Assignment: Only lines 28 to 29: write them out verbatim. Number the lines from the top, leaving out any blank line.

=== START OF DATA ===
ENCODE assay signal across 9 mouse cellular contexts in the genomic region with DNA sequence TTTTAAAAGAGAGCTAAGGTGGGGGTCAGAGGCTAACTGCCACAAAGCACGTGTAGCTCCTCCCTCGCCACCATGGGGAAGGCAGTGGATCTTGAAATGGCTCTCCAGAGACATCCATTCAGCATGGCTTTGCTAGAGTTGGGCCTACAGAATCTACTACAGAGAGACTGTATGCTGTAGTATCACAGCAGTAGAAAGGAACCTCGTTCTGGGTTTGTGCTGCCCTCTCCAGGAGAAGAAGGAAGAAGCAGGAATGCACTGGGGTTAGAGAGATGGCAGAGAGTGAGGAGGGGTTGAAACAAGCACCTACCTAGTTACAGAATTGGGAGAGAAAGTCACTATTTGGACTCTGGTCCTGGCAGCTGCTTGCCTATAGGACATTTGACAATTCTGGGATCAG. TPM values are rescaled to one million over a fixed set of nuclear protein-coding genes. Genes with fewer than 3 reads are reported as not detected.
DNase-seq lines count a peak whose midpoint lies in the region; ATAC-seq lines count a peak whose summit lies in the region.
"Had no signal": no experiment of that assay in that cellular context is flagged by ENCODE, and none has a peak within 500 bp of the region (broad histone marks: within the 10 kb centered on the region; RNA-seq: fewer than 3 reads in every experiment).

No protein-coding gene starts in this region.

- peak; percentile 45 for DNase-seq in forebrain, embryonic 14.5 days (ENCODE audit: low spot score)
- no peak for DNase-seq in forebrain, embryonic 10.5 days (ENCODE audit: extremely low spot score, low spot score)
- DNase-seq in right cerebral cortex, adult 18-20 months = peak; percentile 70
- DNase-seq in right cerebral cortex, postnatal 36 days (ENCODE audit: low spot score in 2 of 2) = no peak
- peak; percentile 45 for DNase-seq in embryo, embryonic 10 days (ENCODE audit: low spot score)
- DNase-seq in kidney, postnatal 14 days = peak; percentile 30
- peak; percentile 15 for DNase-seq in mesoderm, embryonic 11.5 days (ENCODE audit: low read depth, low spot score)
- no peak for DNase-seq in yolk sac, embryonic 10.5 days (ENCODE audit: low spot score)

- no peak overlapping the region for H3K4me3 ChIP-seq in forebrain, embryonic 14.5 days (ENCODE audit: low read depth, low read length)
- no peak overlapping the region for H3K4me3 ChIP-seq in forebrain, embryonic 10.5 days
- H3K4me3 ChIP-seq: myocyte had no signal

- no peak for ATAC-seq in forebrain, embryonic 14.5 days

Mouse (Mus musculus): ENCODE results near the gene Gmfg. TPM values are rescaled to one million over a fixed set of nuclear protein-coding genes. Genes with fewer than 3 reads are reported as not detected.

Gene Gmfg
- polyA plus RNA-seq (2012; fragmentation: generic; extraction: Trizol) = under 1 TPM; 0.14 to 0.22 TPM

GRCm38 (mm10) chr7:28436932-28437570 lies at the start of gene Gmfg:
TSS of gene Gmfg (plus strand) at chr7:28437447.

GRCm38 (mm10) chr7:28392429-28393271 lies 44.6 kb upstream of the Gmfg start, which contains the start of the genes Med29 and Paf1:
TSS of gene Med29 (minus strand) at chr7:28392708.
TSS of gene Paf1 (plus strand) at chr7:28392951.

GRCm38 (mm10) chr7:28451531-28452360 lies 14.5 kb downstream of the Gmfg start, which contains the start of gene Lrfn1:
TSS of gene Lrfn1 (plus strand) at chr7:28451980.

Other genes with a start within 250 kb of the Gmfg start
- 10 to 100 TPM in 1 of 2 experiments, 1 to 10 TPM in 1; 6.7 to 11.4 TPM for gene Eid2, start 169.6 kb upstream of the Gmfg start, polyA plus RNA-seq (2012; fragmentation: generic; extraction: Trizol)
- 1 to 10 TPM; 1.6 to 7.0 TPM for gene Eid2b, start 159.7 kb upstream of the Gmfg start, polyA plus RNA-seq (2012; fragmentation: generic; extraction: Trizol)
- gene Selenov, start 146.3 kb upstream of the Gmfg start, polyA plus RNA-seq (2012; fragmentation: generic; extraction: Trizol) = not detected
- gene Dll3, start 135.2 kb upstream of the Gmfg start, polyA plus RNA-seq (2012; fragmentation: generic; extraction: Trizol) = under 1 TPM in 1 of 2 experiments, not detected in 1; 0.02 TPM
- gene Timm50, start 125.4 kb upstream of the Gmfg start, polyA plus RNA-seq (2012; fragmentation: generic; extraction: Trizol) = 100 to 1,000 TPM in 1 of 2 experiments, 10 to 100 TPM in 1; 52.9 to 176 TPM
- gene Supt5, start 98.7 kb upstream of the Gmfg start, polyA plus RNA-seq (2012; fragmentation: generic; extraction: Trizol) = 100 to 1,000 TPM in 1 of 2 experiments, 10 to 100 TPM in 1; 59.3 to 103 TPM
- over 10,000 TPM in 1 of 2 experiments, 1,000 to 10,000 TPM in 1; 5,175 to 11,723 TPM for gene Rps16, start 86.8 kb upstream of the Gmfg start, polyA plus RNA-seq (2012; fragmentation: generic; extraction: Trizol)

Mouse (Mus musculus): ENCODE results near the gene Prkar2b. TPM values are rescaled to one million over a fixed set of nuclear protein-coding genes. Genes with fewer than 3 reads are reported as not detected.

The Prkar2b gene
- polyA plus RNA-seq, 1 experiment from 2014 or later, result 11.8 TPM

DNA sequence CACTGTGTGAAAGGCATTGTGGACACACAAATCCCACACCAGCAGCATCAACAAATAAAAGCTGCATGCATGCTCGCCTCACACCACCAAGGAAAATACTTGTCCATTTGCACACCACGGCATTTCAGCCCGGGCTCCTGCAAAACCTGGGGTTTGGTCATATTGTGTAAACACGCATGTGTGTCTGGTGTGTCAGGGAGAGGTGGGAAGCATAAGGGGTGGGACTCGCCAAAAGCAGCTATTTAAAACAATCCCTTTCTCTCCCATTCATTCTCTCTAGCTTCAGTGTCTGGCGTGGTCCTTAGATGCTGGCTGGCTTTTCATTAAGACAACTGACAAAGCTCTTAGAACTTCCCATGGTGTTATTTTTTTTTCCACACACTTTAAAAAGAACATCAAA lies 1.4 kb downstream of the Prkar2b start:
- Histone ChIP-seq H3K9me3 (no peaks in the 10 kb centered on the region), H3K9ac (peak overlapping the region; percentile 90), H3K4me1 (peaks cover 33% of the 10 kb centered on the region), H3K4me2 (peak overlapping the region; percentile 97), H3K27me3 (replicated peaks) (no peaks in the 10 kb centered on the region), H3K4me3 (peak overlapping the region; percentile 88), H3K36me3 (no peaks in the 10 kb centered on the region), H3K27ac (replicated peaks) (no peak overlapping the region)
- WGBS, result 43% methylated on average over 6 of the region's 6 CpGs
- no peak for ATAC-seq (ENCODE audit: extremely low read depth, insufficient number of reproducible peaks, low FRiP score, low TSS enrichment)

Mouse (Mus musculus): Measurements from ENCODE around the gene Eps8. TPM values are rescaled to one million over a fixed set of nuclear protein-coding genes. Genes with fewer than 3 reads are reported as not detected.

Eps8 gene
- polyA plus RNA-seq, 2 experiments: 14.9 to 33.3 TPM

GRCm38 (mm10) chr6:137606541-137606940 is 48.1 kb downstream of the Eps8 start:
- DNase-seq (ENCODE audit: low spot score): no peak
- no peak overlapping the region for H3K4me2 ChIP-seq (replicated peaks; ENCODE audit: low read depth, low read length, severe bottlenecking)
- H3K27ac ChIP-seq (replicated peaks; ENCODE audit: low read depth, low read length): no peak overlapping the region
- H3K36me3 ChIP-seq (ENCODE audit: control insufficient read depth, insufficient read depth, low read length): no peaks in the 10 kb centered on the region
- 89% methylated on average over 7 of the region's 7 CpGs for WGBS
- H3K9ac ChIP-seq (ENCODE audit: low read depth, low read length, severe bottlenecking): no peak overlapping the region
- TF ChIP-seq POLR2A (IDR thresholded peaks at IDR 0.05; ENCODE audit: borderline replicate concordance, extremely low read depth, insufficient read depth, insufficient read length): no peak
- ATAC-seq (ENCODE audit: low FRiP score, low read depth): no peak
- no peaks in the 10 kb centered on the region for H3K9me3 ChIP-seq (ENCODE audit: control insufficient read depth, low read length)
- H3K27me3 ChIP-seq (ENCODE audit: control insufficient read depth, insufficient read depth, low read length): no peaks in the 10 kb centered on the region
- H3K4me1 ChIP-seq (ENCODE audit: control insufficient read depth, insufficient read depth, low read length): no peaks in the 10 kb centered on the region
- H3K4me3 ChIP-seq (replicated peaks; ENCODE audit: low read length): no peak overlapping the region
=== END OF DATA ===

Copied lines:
- 10 to 100 TPM in 1 of 2 experiments, 1 to 10 TPM in 1; 6.7 to 11.4 TPM for gene Eid2, start 169.6 kb upstream of the Gmfg start, polyA plus RNA-seq (2012; fragmentation: generic; extraction: Trizol)
- 1 to 10 TPM; 1.6 to 7.0 TPM for gene Eid2b, start 159.7 kb upstream of the Gmfg start, polyA plus RNA-seq (2012; fragmentation: generic; extraction: Trizol)